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The Day After: It’s time for the Edmonton Oilers to blow it all up

It’s time for the Edmonton Oilers to blow it all up.

Top to bottom this team needs to make some changes.

Much like we all expected, Edmonton got embarrassed by the Florida Panthers. 6-0 on home ice.

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In this game, a good start truly meant nothing. Edmonton outshot their foes from the Sunshine State 17-7 after the first period. 29-13 after two at a point where the Oilers still were in the game.

But one, after another, after another, after another went into the Oilers net. No fight back. No drive. No desire. No willingness to try and bail out their goaltender.

Edmonton had some hard practices this week as we all heard but it meant nothing. They didn’t even show any fight late in the game. In fact, they looked to all but give up in that third period. There was just nothing there.

Sure, some of this mess falls on Koskinen. The first goal against was one you’d like to have back, but the second goal was on a Oilers defensive lapse. The third was a long, weak wrister and the other trio of tallies really don’t matter.

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Koskinen got rolled, but so did the Oilers upfront. While the Oilers put up an impressive 40 shots and 4 xG, 18 of those shots came from defencemen. Far too few from the point, and far too many that didn’t beat Bobrovsky.

Let’s take a look at some bigger picture items, shall we?

The Oilers have played a total of 16 games since December 1st. They’ve gone 3-11-2. One win came on Dec. 1 which also marks the last game that head coach Dave Tippett has won behind the Oilers bench. The two other wins came while Tippett was in COVID-19 protocols.

In that time the Oilers:

  • rank dead last in points percentage (.250).
  • have scored the sixth-least goals per game (2.50).
  • have allowed the most goals per game (4.0).
  • have posted the eighth-worst powerplay (17.1) and the worst penalty kill (65.3).
  • have posted the second-worst shooting percentage (7.58), the second-worst save percentage (.872) and the worst PDO (94.6).

At this point, how does anyone keep their job? This isn’t me yelling for the sake of yelling, either. The people who hold the high-end coaching and management roles have been compensated more than fairly to turn this team into a contender and have failed miserably in doing so.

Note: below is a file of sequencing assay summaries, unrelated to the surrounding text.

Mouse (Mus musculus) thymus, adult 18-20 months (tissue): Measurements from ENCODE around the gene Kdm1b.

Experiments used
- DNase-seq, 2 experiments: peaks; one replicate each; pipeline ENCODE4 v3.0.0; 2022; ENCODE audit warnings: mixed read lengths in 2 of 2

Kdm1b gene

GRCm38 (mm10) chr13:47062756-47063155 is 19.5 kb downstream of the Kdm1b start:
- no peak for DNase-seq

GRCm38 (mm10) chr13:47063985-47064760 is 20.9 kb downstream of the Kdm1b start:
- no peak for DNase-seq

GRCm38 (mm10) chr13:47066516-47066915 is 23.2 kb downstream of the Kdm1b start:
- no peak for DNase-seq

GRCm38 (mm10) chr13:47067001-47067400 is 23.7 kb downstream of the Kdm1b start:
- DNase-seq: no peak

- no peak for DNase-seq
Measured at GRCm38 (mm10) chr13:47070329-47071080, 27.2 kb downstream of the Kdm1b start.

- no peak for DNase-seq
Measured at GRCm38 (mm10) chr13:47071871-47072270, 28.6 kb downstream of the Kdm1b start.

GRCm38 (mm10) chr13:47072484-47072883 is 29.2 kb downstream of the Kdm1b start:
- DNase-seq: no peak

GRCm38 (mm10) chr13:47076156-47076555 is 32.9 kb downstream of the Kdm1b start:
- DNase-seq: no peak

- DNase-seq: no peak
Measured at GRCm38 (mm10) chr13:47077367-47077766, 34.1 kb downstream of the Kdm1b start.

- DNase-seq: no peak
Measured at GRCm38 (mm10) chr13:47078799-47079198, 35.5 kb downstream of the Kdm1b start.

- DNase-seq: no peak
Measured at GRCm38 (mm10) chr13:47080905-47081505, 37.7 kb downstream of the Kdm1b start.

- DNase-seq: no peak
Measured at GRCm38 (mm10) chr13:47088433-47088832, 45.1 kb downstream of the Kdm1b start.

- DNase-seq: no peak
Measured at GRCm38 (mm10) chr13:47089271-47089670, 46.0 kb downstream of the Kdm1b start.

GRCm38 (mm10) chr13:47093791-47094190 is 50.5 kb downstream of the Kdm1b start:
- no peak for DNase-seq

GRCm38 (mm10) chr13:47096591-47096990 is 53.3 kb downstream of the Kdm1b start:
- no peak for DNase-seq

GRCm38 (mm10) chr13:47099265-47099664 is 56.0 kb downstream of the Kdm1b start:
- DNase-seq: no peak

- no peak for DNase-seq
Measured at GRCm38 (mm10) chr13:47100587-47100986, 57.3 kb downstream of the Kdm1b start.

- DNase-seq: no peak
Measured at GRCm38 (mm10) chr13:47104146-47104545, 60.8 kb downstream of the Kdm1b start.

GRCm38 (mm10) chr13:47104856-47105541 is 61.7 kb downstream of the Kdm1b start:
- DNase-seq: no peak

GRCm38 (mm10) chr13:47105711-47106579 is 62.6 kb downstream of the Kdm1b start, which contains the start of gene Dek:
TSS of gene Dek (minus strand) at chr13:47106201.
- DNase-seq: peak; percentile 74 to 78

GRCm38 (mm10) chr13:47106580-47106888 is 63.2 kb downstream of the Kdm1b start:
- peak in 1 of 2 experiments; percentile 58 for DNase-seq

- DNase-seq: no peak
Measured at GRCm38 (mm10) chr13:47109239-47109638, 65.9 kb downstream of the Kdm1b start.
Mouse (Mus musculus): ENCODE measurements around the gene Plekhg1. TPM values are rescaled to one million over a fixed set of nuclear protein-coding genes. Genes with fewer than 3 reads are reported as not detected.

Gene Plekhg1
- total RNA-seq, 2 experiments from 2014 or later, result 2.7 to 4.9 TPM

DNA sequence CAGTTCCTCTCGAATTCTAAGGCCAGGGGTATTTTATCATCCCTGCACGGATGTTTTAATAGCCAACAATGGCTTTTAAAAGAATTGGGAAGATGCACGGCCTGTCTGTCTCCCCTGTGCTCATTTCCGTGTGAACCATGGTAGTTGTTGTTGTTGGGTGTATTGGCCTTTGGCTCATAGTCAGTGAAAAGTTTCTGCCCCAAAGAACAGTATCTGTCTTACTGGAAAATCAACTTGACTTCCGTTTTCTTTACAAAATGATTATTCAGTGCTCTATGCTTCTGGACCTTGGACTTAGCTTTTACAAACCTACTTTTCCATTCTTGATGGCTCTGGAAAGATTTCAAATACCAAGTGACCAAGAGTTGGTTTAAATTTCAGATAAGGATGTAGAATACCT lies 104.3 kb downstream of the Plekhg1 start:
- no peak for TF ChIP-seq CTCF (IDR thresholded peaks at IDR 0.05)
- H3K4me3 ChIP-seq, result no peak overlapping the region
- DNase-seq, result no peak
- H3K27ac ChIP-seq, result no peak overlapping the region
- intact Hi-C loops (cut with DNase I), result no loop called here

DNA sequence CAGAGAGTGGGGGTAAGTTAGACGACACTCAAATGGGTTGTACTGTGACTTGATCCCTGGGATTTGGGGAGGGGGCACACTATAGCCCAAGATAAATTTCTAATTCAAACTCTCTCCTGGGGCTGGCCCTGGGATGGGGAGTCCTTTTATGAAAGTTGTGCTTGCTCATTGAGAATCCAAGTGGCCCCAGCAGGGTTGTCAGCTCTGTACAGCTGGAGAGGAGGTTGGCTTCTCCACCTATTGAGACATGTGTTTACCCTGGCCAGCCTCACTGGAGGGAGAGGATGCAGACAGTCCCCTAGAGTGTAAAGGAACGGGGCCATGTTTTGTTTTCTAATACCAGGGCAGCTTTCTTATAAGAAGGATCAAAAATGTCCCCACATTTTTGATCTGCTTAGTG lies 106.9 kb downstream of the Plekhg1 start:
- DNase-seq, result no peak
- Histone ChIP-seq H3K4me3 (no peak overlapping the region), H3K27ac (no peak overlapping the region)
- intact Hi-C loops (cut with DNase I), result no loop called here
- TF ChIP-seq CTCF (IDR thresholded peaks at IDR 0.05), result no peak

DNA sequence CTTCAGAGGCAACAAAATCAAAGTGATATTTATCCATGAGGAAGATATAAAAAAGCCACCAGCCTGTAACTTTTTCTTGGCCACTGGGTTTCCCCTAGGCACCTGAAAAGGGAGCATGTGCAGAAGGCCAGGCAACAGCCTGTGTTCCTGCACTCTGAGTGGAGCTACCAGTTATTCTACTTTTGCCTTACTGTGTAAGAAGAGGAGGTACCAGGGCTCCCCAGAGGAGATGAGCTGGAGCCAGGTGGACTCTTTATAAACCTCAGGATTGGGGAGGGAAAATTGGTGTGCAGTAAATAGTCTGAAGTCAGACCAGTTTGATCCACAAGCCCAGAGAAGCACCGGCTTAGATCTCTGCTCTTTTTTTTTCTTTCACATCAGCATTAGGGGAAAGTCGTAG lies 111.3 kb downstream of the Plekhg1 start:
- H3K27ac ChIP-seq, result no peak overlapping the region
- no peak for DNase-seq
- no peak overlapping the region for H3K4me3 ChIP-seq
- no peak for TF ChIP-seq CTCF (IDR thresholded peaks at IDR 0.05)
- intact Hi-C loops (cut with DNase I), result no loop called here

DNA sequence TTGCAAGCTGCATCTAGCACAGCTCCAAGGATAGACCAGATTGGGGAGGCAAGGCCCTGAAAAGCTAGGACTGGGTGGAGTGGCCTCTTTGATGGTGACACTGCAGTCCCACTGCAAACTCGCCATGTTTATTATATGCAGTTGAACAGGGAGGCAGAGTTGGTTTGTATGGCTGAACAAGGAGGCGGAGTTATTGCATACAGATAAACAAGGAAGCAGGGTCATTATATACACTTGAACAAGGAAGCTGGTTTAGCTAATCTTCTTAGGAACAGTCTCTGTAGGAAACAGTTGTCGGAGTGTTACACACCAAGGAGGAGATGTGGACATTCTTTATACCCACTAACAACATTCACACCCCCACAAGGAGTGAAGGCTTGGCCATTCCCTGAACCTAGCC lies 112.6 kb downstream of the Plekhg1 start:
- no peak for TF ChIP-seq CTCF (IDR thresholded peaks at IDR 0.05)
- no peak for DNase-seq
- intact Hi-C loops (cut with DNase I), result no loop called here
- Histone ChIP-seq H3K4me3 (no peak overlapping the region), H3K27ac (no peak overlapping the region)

Simply put: this is unacceptable on all accounts.

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Tippett has failed to get the most out of the roster he has been given with. His systems aren’t putting the Oilers in players to succeed, and he has failed to maximize the talent he has on his roster. The special teams his staff employs have gone from being elite to nothing short of a laughing stock. In two playoff appearances, his teams have been embarrassed by Chicago and then Winnipeg. Edmonton never seemed ready.

In what was arguably the most important offseason in Edmonton Oilers history, Ken Holland failed to utilize the $23-million+ in cap space he had effectively. The best move in his three years in Edmonton might be bringing in Zach Hyman, but that doesn’t overshadow his multiple mistakes. Two second-round picks for Andreas Athanasiou. Caleb Jones and a conditional third (could be a second this year) for all of Duncan Keith and his cap hit. Ethan Bear for Foegele. Four years for Zack Kassian. Two years for Mike Smith. Three years for Tyson Barrie. Four years for Cody Ceci.

Bob Nicholson? Well, he’s been overseeing the Edmonton Oilers since 2014. Three playoff appearances in seven seasons. Eight wins. One trip beyond the first round. Four head coaches. Three GMs. Do I need to say anymore?

Connor McDavid is in year seven. Leon Draisaitl is in year eight.

Last night’s 6-0 loss to Flordia, in a microcosm, is the perfect example of what the Oilers have been for the last decade: a team that shows so much hope only to ultimately fold like a cheap deck of cards.

If the Edmonton Oilers want to be a successful organization then accepting mediocrity — on the ice, on the bench, and in the suites — is no longer acceptable.

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Zach Laing is the Nation Network’s news director and senior columnist. He can be followed on Twitter at @zjlaing, or reached by email at [email protected]